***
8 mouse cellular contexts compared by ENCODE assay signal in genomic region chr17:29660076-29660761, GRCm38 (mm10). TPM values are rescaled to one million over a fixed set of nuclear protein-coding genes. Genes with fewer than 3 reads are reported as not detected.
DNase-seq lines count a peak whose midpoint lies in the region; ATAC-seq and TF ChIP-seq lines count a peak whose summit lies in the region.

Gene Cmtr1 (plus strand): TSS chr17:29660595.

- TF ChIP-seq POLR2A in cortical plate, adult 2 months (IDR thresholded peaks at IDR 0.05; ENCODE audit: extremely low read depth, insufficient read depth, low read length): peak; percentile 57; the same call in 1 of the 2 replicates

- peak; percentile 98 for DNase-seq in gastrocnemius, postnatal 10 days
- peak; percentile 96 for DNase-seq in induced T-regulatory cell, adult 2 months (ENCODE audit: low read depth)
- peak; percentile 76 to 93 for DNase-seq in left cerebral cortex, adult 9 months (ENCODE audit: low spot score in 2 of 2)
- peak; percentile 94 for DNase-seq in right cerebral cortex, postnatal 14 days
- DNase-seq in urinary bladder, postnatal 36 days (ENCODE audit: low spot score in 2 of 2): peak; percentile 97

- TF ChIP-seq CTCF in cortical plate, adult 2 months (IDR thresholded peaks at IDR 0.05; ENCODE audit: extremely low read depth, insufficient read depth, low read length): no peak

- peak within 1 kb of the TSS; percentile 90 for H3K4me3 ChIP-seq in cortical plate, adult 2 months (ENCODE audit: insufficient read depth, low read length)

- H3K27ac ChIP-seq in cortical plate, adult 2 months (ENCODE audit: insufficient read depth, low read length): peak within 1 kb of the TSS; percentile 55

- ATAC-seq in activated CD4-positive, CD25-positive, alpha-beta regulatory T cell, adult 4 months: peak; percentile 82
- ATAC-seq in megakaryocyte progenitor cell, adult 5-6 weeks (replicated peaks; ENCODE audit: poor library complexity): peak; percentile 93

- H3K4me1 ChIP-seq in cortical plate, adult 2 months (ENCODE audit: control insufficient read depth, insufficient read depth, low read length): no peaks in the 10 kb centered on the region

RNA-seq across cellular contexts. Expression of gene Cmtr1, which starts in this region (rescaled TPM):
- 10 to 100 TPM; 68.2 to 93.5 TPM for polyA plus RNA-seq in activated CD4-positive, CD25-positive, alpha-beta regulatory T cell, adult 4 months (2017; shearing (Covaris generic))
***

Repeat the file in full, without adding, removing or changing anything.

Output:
8 mouse cellular contexts compared by ENCODE assay signal in genomic region chr17:29660076-29660761, GRCm38 (mm10). TPM values are rescaled to one million over a fixed set of nuclear protein-coding genes. Genes with fewer than 3 reads are reported as not detected.
DNase-seq lines count a peak whose midpoint lies in the region; ATAC-seq and TF ChIP-seq lines count a peak whose summit lies in the region.

Gene Cmtr1 (plus strand): TSS chr17:29660595.

- TF ChIP-seq POLR2A in cortical plate, adult 2 months (IDR thresholded peaks at IDR 0.05; ENCODE audit: extremely low read depth, insufficient read depth, low read length): peak; percentile 57; the same call in 1 of the 2 replicates

- peak; percentile 98 for DNase-seq in gastrocnemius, postnatal 10 days
- peak; percentile 96 for DNase-seq in induced T-regulatory cell, adult 2 months (ENCODE audit: low read depth)
- peak; percentile 76 to 93 for DNase-seq in left cerebral cortex, adult 9 months (ENCODE audit: low spot score in 2 of 2)
- peak; percentile 94 for DNase-seq in right cerebral cortex, postnatal 14 days
- DNase-seq in urinary bladder, postnatal 36 days (ENCODE audit: low spot score in 2 of 2): peak; percentile 97

- TF ChIP-seq CTCF in cortical plate, adult 2 months (IDR thresholded peaks at IDR 0.05; ENCODE audit: extremely low read depth, insufficient read depth, low read length): no peak

- peak within 1 kb of the TSS; percentile 90 for H3K4me3 ChIP-seq in cortical plate, adult 2 months (ENCODE audit: insufficient read depth, low read length)

- H3K27ac ChIP-seq in cortical plate, adult 2 months (ENCODE audit: insufficient read depth, low read length): peak within 1 kb of the TSS; percentile 55

- ATAC-seq in activated CD4-positive, CD25-positive, alpha-beta regulatory T cell, adult 4 months: peak; percentile 82
- ATAC-seq in megakaryocyte progenitor cell, adult 5-6 weeks (replicated peaks; ENCODE audit: poor library complexity): peak; percentile 93

- H3K4me1 ChIP-seq in cortical plate, adult 2 months (ENCODE audit: control insufficient read depth, insufficient read depth, low read length): no peaks in the 10 kb centered on the region

RNA-seq across cellular contexts. Expression of gene Cmtr1, which starts in this region (rescaled TPM):
- 10 to 100 TPM; 68.2 to 93.5 TPM for polyA plus RNA-seq in activated CD4-positive, CD25-positive, alpha-beta regulatory T cell, adult 4 months (2017; shearing (Covaris generic))